Being able to see the imminent transformation is a gift. We get to be scared ****less, but we also get a head start on retooling ourselves before "The Great Labor Purge of 20XX" or maybe "The Organic Intelligence Preservation Act of 20XX." Here's hoping I'm retooling in the right direction.

      • 8

        "It seems unlikely that industries will suddenly support more competitors than they do now."

        Excellent point. My thinking around this is that the vast majority of future entrepreneurs won't want to or need to build a company with a lot of market share. They simply need to build a business to replace their $50k/year or more salary. Depending on the business you create you only need a handful or few hundred loyal clients/customers to get that kind of profit.

        The way I see it, there will be wisdom in returning to the old "village blacksmith" type model where everyone in a small town had a unique skill to add value to everyone else in the town. Only now with a global customer base the niche skills will become super specialized. i.e. a law firm that specializes in the unique needs of tech startups in the food/agriculture space, or a sales consultancy firm specializing in the unique needs of marketing agencies in the wine and spirits space, etc.

        But of course as you mention, this just delays things until AIs get to the point of being entrepreneurs themselves. Then "vocation" will mean "what do you do to live with purpose and meaning?" rather than "what do you do to earn a living?"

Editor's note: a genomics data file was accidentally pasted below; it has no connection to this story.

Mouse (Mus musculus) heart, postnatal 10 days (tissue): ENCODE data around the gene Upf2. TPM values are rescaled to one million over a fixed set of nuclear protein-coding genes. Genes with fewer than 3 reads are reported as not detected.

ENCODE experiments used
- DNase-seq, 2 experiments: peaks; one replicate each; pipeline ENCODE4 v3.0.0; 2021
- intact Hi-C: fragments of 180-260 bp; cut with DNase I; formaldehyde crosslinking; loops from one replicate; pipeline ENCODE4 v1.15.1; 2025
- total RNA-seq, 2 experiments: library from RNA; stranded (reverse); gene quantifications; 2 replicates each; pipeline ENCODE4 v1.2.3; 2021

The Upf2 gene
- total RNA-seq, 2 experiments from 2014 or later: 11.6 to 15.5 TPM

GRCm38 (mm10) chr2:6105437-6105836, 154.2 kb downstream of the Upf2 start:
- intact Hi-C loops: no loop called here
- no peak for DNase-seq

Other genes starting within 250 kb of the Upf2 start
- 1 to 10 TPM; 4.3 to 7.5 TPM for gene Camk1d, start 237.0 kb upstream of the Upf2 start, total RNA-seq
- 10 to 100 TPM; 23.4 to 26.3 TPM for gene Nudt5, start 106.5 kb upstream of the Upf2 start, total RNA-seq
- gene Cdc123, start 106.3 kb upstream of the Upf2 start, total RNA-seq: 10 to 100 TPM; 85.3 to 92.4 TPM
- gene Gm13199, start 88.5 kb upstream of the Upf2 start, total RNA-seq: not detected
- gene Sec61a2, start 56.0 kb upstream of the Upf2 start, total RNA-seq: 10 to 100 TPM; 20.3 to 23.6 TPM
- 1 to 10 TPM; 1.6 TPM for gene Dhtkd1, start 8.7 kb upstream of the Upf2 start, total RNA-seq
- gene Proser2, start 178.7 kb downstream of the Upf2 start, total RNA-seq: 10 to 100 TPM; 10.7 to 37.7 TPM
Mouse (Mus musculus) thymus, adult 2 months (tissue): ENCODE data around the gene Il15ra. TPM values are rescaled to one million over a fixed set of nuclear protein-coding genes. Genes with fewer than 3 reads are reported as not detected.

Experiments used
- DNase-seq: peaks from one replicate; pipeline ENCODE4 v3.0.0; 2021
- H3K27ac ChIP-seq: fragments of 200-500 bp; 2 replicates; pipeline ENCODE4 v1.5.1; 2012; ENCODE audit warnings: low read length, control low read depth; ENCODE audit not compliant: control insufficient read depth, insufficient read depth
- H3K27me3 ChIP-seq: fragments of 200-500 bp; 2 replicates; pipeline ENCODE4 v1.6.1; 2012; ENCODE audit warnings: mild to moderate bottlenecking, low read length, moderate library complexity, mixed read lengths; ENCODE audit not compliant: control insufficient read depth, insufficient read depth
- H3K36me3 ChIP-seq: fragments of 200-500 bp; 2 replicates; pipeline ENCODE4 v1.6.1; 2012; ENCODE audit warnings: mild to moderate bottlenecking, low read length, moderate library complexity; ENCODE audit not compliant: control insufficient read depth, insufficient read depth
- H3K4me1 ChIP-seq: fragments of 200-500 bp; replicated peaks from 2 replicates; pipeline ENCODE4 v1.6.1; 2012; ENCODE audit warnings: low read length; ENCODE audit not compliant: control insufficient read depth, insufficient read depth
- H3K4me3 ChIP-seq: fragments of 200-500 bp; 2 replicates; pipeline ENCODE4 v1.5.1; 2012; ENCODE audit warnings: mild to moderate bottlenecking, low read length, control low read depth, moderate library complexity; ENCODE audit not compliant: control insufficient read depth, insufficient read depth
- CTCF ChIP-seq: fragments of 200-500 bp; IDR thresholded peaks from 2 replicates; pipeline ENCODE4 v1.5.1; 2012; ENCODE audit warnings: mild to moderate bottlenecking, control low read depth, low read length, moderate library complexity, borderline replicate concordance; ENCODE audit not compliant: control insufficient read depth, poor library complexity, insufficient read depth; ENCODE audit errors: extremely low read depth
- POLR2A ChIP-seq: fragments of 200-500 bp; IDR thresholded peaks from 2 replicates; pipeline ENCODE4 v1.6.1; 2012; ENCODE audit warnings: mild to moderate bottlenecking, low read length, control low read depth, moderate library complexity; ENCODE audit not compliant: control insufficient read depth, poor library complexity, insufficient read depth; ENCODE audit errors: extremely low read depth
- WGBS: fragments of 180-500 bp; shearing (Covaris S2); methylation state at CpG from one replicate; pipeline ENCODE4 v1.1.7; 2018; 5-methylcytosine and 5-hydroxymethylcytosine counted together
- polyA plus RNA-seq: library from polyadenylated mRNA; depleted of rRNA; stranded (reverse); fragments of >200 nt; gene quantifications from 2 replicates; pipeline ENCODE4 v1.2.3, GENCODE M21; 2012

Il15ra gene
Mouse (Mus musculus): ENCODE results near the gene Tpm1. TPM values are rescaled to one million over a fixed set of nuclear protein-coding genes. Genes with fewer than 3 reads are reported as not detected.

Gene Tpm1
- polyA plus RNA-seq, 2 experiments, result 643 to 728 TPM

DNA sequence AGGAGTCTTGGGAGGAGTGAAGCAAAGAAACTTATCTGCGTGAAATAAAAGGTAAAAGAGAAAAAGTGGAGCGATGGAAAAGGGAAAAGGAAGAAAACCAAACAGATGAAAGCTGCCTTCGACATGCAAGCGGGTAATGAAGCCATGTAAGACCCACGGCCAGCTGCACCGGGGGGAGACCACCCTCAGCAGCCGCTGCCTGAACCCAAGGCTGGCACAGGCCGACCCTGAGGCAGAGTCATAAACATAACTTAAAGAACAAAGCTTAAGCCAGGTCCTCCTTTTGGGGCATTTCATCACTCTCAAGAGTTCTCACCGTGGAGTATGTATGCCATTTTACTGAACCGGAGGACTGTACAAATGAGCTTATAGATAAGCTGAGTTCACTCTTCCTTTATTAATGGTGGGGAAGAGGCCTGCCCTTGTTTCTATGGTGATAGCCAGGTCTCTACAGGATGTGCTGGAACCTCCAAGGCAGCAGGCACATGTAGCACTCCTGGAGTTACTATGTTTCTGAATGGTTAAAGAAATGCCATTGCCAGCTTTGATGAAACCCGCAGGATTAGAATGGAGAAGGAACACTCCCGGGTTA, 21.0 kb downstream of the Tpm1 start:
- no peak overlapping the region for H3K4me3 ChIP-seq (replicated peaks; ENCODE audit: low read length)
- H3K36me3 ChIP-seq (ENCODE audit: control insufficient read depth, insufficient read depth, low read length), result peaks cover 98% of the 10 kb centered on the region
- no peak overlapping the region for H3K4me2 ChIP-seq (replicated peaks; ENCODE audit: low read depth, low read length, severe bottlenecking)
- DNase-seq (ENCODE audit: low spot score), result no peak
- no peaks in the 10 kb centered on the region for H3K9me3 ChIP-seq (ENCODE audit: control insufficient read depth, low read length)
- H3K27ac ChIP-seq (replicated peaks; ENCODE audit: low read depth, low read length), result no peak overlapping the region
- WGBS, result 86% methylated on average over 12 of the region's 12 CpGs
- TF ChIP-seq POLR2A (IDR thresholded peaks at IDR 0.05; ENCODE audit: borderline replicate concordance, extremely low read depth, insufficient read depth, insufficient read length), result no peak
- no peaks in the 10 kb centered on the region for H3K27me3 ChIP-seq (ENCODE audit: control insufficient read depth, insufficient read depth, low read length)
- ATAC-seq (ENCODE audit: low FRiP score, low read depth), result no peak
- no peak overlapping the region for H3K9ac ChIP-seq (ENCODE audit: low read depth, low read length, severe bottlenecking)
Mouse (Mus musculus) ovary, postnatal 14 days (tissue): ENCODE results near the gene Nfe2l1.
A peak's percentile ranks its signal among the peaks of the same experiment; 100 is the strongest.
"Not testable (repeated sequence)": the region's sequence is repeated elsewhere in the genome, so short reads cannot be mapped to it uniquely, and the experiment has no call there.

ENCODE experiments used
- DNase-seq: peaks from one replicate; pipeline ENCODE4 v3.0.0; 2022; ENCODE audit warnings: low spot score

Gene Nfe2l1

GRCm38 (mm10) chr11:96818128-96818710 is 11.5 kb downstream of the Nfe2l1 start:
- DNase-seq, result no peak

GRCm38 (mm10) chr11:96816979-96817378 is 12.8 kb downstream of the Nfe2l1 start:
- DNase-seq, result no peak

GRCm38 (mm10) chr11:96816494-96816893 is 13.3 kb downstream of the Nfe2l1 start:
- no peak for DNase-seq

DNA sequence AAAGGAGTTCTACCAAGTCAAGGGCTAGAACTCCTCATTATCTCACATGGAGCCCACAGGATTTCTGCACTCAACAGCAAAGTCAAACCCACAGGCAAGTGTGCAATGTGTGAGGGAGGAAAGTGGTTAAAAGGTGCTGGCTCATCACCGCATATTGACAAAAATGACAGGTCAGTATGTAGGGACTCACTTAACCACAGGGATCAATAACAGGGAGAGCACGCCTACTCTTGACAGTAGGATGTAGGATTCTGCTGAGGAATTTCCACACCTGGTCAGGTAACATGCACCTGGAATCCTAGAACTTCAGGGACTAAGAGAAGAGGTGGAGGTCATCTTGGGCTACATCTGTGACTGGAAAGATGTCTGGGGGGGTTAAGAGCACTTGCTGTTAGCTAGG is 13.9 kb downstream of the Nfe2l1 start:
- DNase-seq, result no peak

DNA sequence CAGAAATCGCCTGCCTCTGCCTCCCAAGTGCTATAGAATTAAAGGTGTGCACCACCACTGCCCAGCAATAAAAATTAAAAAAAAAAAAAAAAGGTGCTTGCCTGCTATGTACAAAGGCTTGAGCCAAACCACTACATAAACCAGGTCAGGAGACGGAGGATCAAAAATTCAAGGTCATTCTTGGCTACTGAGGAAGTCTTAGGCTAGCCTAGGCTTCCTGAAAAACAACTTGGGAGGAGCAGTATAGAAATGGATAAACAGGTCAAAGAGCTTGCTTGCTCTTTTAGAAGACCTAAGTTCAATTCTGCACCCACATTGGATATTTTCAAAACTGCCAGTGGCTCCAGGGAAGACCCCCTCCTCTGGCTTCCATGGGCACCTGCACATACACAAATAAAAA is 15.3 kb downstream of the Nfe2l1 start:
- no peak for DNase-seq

• 9

          Peter: This is brilliant: Then "vocation" will mean "what do you do to live with purpose and meaning?" rather than "what do you do to earn a living?"

          I believe that as we head beyond 2050 that humans will take direct and active control of human evolution. Combined with the answer to your first question, we might not look like who we are today, we might not be who we are today, we won't recognize lifespan as we think of it today. I don't know if I'm scared or excited about that, but I see the inevitability of it.

          Avinash.

  4. 10

    Yet another riveting post, Avinash!

    Complete Day One Knowledge is easily the most convincing argument for the bright future of AI. How many of us would love to travel back in time to pass our existing knowledge to the past versions of ourselves embarking on their first job after college? Beyond the professional sphere, this knowledge could have saved many of our personal relationships. :)

    I really liked your camel to cars analogy. The pace of AI/ML advancement can easily be measured by its presence in our daily lives that was not the case 5-10 years ago: ML-based pricing for our Uber rides, Facebook's face recognition ability to identify our friends in photo uploads, Gmail's spam filters and email categorization, Microsoft Word’s Fast Insider editor of your grammar and word use, Netflix movie suggestions, Amazon product recommendations, Pandora music categorization, Amazon Echo personal assistant, Google Waze route optimization, Nest learning thermostats.

    Our natural thinking is that even if algorithms can predict the future results and suggest the best plan of action; ultimate decision is made by humans who can see the gray matter beyond the binary limitations of intelligent machines. Interestingly enough, we don't always want to carry the weight of such decision-making power and would gladly outsource this task. A well-documented Freakonomics experiment found that people would rather flip the coin on life altering decisions including quitting their jobs and ending their relationships: